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Remix and the Rouelles of Media Production Author Unknown

This reading explores the ability of common citizens to remix in today’s day and age and the viability of such behaviours in regards to music, art, video and literary works. Early in the piece, the author makes a comparison between the art of poetry and video remixes by including a direct quote from Louis Dudek – “If A thinks himself a better poet than B, let him stop hinting at it in the pages of an essay; let him re-write B’s poem and publish his own improved version”. I believe this is an interesting point because when poetry was a prevalent art form, remixing was not a common practice. I then pose the question as to whether the development of such technologies such as the Internet are the sole reason for the rise in remixing, mashing and appropriating.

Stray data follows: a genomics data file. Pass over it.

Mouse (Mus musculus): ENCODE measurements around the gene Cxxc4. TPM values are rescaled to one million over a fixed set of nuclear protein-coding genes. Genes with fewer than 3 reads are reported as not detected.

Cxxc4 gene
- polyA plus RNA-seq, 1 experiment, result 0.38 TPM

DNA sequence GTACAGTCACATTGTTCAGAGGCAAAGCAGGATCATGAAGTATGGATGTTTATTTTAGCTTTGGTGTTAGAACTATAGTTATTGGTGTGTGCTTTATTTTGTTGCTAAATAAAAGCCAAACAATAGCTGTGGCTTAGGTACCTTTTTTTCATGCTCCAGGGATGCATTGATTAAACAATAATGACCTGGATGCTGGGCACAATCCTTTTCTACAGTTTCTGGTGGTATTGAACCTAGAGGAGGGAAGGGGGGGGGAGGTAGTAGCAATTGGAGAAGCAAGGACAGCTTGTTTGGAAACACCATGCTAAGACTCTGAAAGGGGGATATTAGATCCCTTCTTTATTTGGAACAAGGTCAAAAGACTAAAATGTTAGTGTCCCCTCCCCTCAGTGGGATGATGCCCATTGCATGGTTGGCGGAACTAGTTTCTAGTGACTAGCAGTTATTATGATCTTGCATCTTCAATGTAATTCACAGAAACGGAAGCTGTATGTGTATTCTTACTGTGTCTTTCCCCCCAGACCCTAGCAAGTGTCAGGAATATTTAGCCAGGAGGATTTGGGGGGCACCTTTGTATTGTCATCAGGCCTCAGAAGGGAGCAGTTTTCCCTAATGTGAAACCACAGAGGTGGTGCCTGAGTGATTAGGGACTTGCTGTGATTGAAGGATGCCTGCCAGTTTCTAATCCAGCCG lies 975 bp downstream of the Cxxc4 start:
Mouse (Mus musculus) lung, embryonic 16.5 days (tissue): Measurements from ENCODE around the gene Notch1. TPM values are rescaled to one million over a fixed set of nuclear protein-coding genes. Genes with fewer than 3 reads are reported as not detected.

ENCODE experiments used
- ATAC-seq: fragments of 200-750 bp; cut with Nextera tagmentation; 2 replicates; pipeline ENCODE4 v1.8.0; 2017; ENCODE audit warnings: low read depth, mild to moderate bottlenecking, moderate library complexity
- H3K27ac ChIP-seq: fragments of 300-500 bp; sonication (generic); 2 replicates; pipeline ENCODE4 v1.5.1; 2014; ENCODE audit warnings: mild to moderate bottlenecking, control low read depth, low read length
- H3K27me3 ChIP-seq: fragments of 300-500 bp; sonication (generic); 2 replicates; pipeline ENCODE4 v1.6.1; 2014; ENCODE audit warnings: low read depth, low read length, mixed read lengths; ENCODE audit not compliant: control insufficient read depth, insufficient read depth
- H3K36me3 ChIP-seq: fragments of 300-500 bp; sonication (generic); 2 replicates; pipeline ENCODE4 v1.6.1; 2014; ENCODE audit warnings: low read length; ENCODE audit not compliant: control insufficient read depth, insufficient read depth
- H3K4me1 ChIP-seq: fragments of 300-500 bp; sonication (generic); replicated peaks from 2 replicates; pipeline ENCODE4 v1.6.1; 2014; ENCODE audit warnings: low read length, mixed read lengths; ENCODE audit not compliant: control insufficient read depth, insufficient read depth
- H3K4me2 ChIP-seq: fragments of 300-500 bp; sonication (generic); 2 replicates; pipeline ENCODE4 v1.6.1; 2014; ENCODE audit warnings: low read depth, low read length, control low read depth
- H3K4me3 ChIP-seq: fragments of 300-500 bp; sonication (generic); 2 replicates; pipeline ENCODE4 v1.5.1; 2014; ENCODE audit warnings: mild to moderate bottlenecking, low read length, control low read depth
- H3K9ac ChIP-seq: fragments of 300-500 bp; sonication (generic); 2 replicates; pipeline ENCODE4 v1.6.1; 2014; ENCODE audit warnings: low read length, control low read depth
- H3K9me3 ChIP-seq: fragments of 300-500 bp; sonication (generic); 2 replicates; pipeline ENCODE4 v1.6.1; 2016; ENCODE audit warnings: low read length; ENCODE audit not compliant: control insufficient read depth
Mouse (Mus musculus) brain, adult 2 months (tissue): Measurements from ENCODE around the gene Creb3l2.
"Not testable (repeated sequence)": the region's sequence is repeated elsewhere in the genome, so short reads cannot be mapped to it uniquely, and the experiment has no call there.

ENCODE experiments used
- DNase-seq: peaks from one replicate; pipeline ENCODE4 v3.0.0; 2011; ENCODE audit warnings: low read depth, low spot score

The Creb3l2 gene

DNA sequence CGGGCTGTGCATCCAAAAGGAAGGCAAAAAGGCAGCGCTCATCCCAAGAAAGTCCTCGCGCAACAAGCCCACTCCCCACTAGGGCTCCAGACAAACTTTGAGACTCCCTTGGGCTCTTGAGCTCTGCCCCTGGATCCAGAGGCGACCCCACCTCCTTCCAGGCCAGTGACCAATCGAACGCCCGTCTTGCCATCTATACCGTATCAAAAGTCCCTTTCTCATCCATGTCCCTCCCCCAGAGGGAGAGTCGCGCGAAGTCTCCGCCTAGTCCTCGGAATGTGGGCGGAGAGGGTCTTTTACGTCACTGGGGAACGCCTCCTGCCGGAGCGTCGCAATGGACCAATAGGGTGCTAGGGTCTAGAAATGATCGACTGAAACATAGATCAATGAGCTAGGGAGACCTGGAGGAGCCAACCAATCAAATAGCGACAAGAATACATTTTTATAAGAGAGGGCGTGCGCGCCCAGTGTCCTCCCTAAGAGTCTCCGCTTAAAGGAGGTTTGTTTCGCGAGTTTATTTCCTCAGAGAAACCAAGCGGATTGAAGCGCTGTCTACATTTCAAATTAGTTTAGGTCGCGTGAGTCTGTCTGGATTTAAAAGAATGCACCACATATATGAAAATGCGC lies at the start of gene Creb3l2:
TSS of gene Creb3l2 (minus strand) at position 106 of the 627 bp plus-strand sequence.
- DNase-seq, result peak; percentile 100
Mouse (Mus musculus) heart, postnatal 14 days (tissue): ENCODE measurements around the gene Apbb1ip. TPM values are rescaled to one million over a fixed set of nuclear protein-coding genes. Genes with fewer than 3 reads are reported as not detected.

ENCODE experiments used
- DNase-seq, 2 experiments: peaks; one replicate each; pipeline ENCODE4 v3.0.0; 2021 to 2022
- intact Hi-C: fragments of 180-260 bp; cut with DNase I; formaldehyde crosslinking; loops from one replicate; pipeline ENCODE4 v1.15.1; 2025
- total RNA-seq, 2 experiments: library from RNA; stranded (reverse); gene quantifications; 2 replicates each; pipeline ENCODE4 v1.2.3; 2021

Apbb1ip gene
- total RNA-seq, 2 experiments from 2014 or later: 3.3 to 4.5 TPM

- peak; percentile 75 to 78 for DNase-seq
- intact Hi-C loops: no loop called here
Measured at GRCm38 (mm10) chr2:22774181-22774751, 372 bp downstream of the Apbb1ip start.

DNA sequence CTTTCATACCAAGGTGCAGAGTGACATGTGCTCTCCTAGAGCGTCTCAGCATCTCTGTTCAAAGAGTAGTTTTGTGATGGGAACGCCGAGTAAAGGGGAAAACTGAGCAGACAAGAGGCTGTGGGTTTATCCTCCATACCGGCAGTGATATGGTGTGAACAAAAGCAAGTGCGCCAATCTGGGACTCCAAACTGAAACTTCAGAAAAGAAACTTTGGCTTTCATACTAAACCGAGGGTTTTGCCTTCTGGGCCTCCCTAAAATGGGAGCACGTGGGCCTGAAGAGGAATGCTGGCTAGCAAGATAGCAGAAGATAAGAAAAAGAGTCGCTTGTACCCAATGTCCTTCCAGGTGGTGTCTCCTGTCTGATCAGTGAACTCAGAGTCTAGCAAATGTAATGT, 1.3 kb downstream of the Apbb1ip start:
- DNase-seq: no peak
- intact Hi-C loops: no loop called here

The author then continues to analyse the types or distinctions of remixed work and more specifically the reason why remixers begin their art. For example it is described that people have different reasons for remixing different types of art including film clips, news pieces, trailers and music clips and that the reasons are often “social or community-oriented intentions” and at other times, the authors will have no specific intention. Finally, the author concludes by stating the importance of the person behind the remix. That is, the numerous hours spent in making these remixes in front of a computer screen and the additional hours spent allowing the work to be seen on the Internet. The one thing I did notice is that the author refers to this hypothetical “person” as a “she”. I’m not entirely sure why this generalisation was made.

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